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Hosted by Editor in Chief Lorenzo Norris, MD, Psychcast features mental health care professionals discussing the issues that most affect psychiatry.

Aug 12, 2019

Welcome to this bonus episode of the MDedge Psychcast. In this episode, as a tribute to the late Carl C. Bell, MD, we would like to replay highlights from the interview that Lorenzo Norris, MD, did with him last year at the annual IPS (Institute on Psychiatric Services) Mental Health Services conference in Chicago.

Dr. Norris, host of the MDedge Psychcast, is assistant professor of psychiatry and behavioral sciences at George Washington University, Washington. Dr. Bell, who died Aug. 1, was a psychiatrist at Jackson Park Hospital in Chicago and an emeritus professor of psychiatry at the University of Illinois at Chicago. He spoke with Dr. Norris in episodes 26 and 27 about identifying and preventing fetal alcohol spectrum disorders.

Conceptualizing intellectual disabilities in children

  • In the late 1960s, African American children had twice the rates of mild intellectual disabilities as did white children.
  • Some clinicians thought that the intellectual disabilities they were seeing among African American children were the result of social-cultural mental retardation, but that conclusion did not make sense to Dr. Bell.
  • Julius B. Richmond, MD, former surgeon general, cocreated Head Start as a way to address some of the educational disadvantages faced by low-income children.
  • African American psychologists began to suggest that standardized tests were biased against certain racial and low-income groups.
  • Bell thought some African American and low-income children might have knowledge that their counterparts in other communities might not have.

Fetal alcohol exposure emerges as an explanation

  • A few years ago, Dr. Bell was talking with a woman patient with three children in the Illinois Department of Children and Family Services. The children had poor tempers, social/emotional skills. And when he looked at their mother, he saw fetal alcohol facies.
  • After talking with the patient longer, he learned that she had not gotten far in school. She also had problems with simple subtraction. At that point, he thought that the patient might have had fetal alcohol exposure.
  • He then began looking at family medicine patients at Jackson Park Hospital in Chicago. The question at that time was: “Were you drinking while you were pregnant?” That question did not explain why patients had children who could not do basic subtraction and had ADHD, for example.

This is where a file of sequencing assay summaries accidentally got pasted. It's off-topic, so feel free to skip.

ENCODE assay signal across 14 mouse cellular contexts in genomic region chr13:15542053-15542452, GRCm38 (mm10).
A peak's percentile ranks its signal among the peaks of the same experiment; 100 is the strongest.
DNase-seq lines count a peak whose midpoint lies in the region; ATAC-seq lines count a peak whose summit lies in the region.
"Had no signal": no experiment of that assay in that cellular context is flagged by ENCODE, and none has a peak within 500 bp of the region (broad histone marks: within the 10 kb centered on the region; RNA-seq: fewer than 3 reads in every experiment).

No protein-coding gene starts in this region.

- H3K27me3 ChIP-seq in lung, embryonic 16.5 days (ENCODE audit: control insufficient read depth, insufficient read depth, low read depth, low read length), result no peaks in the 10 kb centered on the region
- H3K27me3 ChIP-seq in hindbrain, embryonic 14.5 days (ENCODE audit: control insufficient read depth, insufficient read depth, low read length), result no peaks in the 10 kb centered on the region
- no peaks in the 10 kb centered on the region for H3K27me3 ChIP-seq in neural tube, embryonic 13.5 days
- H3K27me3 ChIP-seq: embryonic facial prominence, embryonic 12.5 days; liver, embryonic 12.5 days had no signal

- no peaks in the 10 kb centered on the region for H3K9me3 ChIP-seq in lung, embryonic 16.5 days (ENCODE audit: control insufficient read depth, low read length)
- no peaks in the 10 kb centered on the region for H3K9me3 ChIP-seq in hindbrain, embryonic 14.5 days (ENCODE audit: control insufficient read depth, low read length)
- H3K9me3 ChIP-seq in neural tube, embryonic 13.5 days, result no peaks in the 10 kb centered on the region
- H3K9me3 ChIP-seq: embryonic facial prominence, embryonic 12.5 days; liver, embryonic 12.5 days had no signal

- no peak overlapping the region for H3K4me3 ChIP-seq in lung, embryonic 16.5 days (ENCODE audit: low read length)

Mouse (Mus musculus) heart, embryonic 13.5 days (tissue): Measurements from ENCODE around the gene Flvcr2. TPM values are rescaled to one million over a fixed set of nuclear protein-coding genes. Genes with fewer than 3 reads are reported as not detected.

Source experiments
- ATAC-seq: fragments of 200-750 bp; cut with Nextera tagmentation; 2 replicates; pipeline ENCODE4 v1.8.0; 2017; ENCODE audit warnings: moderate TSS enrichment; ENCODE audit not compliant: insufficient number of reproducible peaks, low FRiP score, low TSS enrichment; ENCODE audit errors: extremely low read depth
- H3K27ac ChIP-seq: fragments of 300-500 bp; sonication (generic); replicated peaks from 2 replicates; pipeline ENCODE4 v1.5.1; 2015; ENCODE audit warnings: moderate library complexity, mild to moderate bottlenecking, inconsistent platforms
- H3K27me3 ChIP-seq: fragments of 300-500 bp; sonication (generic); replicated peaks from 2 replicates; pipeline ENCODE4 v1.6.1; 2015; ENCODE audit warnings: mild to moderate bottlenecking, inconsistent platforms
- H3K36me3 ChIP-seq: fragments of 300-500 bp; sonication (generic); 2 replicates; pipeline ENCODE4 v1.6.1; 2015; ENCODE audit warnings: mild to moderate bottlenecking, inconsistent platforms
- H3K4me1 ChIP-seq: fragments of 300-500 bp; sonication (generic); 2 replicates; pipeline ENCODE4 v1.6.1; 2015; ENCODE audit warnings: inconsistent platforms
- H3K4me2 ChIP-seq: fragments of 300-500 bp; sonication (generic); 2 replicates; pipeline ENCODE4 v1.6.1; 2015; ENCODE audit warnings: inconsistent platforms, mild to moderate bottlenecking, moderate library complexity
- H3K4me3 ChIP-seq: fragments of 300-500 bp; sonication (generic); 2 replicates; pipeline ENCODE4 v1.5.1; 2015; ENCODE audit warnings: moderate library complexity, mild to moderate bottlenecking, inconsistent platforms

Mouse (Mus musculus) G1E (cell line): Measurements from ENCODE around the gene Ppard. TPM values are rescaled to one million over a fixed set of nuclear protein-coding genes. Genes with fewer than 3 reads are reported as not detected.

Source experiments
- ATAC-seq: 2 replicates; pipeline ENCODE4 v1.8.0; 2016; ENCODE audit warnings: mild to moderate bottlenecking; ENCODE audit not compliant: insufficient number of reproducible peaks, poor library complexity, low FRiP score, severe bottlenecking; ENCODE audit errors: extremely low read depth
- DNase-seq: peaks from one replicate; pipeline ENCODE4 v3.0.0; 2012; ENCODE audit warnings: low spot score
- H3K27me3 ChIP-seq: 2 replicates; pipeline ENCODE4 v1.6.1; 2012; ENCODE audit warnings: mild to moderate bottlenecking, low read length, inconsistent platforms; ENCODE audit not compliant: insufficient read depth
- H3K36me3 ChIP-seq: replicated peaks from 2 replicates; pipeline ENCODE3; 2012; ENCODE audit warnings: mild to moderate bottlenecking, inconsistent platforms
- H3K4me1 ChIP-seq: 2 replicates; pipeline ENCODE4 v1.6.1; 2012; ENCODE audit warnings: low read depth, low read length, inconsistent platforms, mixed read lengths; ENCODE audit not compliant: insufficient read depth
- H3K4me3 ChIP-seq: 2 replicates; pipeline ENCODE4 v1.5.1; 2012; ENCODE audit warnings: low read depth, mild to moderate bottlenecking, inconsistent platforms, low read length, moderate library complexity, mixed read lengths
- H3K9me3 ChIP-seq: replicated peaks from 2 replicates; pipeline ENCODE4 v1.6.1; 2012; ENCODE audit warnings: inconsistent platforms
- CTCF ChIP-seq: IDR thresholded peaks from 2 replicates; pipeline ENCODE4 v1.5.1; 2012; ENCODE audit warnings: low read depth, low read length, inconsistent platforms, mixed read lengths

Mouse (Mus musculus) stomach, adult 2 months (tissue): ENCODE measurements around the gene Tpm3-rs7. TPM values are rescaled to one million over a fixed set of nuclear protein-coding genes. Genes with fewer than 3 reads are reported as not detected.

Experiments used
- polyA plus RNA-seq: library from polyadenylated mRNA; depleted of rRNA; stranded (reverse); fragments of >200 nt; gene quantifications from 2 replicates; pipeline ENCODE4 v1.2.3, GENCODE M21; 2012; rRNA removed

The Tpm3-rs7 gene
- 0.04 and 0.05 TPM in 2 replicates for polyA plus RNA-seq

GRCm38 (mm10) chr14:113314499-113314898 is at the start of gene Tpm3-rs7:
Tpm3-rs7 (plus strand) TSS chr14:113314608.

• Bell realized that the right question was: When did you realize you were pregnant? In many cases, they would say that they had learned they were pregnant at 4-6 weeks.

Choline deficiency and fetal alcohol exposure

  • The Institute of Medicine recommended that pregnant women consume 450 mg/day of choline each day.
  • Robert Freedman, MD, and his colleagues found that higher amounts of choline as a prenatal supplement are tied to more self-regulation among infants who had common maternal infections during gestation.
  • Bell began giving choline to patients. In one example, a patient’s ability to relate to others improved dramatically after taking choline over an 18-month period.
  • The American Medical Association passed a resolution supporting the addition of adequate amounts of choline to prenatal vitamins.


Freedle RO. Correcting the SAT’s ethnic and social-class bias: A method for reestimating SAT scores. Harvard Educ Rev. 2003. 73(1):1-42.

Bell CC and J Aujla. Prenatal vitamins deficient in recommended choline intake for pregnant women. J Fam Med Dis Prevent. 2016. 4(2):1-3.

Wozniak JR et al. Choline supplementation in children with fetal alcohol spectrum disorders: A randomized, double-blind, placebo-controlled trial. Am J Clin Nutr. 2015 Nov;102(5):1113-25.

Wozniak JR et al. Choline supplementation in children with fetal alcohol spectrum disorders(FASD)  has high feasibility & tolerability. Nutr Res. 2013. Nov;33(11):897-904.

Zeisel SH and KA da Costa. Choline: An essential nutrient for public health. Nutr. Res. 2009. Nov;67(11):615-23.

Freedman R et al. Higher gestational choline levels in maternal infection are protective for infant brain development. J Pediatr. 2019 May. 208:198-206.

Velazquez R et al. Maternal choline supplementation ameliorates Alzheimer’s disease pathology by reducing brain homocysteine levels across multiple generations. Mol Psychiatry. 2019 Jan 8. doi: 10.1038/s41380-018-0322-z.

Wilhoit F et al. Fetal alcohol spectrum disorders: Characteristics, complications, and treatment. Community Ment Health J. 2017 Aug;53(6):711-8.


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